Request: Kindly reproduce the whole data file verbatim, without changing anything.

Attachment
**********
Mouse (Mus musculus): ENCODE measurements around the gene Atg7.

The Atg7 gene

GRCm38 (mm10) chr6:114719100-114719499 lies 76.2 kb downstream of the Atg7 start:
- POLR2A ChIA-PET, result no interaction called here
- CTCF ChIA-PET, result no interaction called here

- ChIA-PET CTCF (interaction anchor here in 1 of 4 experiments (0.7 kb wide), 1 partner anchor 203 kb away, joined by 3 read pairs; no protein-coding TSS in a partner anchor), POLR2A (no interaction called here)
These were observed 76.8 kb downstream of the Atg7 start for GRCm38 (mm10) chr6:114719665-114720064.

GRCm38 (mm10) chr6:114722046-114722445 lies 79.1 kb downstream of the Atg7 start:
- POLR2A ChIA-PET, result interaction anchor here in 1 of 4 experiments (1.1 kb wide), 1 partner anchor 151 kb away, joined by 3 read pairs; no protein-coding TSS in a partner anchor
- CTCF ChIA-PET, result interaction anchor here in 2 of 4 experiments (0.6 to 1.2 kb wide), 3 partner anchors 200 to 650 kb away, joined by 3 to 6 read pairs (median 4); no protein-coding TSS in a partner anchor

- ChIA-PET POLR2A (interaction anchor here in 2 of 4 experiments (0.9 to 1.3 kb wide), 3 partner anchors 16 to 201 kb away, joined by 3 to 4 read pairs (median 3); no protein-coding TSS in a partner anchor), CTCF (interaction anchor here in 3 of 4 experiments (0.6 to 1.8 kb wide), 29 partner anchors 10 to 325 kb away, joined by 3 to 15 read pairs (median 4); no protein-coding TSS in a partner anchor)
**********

Mouse (Mus musculus): ENCODE measurements around the gene Atg7.

The Atg7 gene

GRCm38 (mm10) chr6:114719100-114719499 lies 76.2 kb downstream of the Atg7 start:
- POLR2A ChIA-PET, result no interaction called here
- CTCF ChIA-PET, result no interaction called here

- ChIA-PET CTCF (interaction anchor here in 1 of 4 experiments (0.7 kb wide), 1 partner anchor 203 kb away, joined by 3 read pairs; no protein-coding TSS in a partner anchor), POLR2A (no interaction called here)
These were observed 76.8 kb downstream of the Atg7 start for GRCm38 (mm10) chr6:114719665-114720064.

GRCm38 (mm10) chr6:114722046-114722445 lies 79.1 kb downstream of the Atg7 start:
- POLR2A ChIA-PET, result interaction anchor here in 1 of 4 experiments (1.1 kb wide), 1 partner anchor 151 kb away, joined by 3 read pairs; no protein-coding TSS in a partner anchor
- CTCF ChIA-PET, result interaction anchor here in 2 of 4 experiments (0.6 to 1.2 kb wide), 3 partner anchors 200 to 650 kb away, joined by 3 to 6 read pairs (median 4); no protein-coding TSS in a partner anchor

- ChIA-PET POLR2A (interaction anchor here in 2 of 4 experiments (0.9 to 1.3 kb wide), 3 partner anchors 16 to 201 kb away, joined by 3 to 4 read pairs (median 3); no protein-coding TSS in a partner anchor), CTCF (interaction anchor here in 3 of 4 experiments (0.6 to 1.8 kb wide), 29 partner anchors 10 to 325 kb away, joined by 3 to 15 read pairs (median 4); no protein-coding TSS in a partner anchor)